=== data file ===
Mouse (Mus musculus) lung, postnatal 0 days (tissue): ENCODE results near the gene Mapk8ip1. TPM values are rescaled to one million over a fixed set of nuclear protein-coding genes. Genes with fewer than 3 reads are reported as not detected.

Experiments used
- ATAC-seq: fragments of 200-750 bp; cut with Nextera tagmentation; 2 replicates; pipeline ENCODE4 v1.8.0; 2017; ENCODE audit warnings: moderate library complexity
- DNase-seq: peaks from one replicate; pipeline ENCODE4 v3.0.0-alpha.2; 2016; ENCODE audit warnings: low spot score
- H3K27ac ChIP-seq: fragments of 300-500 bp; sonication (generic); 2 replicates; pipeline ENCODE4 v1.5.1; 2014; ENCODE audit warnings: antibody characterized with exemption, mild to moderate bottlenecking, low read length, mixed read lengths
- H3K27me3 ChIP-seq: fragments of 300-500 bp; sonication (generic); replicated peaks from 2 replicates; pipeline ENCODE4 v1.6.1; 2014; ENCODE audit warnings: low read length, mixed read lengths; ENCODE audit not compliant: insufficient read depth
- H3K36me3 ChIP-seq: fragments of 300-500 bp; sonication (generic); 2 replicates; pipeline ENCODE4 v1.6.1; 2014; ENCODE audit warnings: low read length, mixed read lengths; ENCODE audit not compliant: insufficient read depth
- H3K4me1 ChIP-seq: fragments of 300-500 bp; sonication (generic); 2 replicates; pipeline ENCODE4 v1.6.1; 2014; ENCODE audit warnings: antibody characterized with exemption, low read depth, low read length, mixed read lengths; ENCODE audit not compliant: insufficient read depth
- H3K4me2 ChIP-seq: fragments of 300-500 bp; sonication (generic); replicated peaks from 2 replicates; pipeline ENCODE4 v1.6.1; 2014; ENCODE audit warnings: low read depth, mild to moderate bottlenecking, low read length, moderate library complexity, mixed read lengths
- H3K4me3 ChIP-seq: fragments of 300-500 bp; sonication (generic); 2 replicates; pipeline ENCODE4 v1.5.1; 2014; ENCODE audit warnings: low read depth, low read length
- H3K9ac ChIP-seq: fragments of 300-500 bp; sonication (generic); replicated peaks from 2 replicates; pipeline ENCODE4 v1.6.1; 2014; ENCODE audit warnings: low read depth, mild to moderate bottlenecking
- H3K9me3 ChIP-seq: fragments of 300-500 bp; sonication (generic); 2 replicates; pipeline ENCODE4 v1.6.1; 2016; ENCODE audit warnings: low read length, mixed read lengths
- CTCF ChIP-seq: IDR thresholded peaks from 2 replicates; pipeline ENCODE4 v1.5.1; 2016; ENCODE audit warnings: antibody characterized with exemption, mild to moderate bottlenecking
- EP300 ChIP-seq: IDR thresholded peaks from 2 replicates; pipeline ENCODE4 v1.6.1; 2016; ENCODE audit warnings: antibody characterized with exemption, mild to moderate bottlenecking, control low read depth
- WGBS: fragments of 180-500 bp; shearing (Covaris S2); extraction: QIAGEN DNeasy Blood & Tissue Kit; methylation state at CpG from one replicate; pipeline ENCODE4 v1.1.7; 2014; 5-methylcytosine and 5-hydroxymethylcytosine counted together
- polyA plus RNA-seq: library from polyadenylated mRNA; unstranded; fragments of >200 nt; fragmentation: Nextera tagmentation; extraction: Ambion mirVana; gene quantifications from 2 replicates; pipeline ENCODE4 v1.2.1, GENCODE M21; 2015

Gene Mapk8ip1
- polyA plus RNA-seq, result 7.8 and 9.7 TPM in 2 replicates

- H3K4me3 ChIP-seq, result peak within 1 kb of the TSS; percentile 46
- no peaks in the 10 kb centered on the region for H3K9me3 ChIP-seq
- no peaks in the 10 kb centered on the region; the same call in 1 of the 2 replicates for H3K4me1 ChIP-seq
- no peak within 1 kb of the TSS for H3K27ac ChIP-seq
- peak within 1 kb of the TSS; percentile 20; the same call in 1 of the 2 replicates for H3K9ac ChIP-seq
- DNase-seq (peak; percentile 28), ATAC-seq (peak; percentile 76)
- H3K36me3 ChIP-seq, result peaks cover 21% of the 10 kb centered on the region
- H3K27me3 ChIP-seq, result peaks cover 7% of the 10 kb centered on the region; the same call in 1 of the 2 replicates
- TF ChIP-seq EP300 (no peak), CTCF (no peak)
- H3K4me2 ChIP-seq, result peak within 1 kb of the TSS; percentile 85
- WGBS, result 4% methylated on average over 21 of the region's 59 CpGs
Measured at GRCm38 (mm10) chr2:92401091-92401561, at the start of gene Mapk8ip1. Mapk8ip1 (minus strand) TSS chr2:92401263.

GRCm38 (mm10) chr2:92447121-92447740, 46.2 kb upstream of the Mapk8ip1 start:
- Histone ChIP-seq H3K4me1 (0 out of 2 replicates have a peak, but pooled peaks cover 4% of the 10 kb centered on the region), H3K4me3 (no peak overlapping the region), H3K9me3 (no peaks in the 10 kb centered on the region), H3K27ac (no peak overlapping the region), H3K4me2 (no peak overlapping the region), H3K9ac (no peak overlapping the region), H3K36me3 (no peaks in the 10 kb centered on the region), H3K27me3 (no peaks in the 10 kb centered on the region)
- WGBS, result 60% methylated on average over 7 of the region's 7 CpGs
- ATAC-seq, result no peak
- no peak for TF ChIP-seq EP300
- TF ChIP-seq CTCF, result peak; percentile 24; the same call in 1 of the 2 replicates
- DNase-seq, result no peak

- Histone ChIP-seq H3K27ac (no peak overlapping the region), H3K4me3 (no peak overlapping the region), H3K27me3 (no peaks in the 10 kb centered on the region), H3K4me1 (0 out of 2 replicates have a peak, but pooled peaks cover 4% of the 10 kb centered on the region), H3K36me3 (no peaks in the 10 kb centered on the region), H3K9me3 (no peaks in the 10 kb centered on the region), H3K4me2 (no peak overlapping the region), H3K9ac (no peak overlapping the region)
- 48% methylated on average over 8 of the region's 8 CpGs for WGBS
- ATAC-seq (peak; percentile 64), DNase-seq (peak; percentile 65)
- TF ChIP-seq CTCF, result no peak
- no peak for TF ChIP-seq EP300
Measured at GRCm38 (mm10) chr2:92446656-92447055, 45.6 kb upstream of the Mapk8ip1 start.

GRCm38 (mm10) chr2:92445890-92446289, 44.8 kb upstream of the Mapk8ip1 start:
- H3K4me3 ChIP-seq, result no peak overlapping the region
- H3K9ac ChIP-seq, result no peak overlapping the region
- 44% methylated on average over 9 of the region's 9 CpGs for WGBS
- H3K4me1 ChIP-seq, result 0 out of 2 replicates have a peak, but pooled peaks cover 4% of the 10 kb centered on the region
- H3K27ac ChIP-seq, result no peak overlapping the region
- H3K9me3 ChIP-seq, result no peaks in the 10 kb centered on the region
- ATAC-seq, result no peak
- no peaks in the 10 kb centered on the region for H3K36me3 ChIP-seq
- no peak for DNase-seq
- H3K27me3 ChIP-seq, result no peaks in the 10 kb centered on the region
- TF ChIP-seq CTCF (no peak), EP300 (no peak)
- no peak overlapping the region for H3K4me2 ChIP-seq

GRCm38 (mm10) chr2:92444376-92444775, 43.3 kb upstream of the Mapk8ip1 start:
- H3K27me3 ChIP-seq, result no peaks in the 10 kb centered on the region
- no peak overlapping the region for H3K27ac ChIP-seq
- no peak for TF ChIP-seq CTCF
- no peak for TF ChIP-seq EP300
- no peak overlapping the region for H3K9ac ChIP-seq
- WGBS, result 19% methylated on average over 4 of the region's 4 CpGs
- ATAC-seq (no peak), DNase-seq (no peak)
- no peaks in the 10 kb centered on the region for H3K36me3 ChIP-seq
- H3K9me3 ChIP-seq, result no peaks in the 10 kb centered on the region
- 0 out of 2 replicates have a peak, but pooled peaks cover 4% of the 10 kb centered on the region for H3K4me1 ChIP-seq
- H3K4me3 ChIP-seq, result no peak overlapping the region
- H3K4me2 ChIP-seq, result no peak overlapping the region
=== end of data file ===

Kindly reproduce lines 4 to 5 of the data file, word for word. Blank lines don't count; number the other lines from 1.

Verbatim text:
- DNase-seq: peaks from one replicate; pipeline ENCODE4 v3.0.0-alpha.2; 2016; ENCODE audit warnings: low spot score
- H3K27ac ChIP-seq: fragments of 300-500 bp; sonication (generic); 2 replicates; pipeline ENCODE4 v1.5.1; 2014; ENCODE audit warnings: antibody characterized with exemption, mild to moderate bottlenecking, low read length, mixed read lengths